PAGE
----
In addition to bearing a pretty good resemblance to the naturals, the Clouser Crayfish is tied using a lot of soft, “chewy” materials. When a fish takes it on a dead-drift presentation I think they tend to mouth it longer. This increases the number of hook-ups you get. At least that’s my theory.

      Reply
        1. Mary S. Kuss

          The line between flies and baits gets blurrier year by year. Now that the likes of Gummy Minnows and Squirmy Wormies have “wormed” their way into the fly fishing world, I don’t see how it can get much worse.

          Reply
          1. Michael Vorhis

            I myself have a pack of “squirmy worm” rubber somewhere in my tying materials. I confess! But in my own defense, I always reach for feather and fur when it comes down to tying or fishing. Honestly there’s nothing more amazing than the simultaneous strength, resilience and delicacy of a natural feather–I’m still continually amazed by what the so-called delicate feather can do.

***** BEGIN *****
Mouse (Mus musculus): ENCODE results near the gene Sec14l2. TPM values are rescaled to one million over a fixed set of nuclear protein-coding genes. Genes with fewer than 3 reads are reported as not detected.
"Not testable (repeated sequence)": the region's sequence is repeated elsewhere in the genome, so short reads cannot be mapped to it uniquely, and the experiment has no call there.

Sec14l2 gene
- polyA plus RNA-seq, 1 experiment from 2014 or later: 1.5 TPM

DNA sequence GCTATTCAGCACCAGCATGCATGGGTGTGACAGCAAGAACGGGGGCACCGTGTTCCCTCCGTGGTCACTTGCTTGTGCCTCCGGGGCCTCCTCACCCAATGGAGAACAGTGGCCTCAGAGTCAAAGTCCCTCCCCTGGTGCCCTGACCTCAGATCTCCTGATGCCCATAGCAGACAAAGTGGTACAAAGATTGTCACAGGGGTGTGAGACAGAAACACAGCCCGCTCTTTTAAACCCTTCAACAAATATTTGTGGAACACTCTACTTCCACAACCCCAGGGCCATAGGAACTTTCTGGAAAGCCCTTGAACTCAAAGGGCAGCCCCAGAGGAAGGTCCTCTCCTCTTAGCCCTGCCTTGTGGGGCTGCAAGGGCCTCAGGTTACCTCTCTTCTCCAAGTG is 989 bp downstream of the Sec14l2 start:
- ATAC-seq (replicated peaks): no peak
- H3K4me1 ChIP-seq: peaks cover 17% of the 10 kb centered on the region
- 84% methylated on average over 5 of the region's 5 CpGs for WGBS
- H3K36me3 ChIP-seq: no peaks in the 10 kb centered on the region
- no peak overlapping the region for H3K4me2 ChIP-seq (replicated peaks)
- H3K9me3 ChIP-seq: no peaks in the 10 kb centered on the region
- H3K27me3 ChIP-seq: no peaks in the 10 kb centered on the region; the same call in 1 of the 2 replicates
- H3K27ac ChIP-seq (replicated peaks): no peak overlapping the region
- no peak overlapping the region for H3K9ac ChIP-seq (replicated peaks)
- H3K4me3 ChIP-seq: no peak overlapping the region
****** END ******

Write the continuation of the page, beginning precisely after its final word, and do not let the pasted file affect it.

Anyway these are nice articles; something to learn from even for use in tying other patterns. Tnx Mary.

        2. Robert W Forester

          “Rubber” worms? I’m amazed fishermen still use that terminology.
          Soft baits have been made from plastisol, which is PVC and other additives, for the last fifty years.

          Reply
          1. Mary S. Kuss

            Once a term like “rubber worm” gets firmly embedded in the jargon, it tends to stay there regardless of technical accuracy or lack thereof.

          2. Michael Vorhis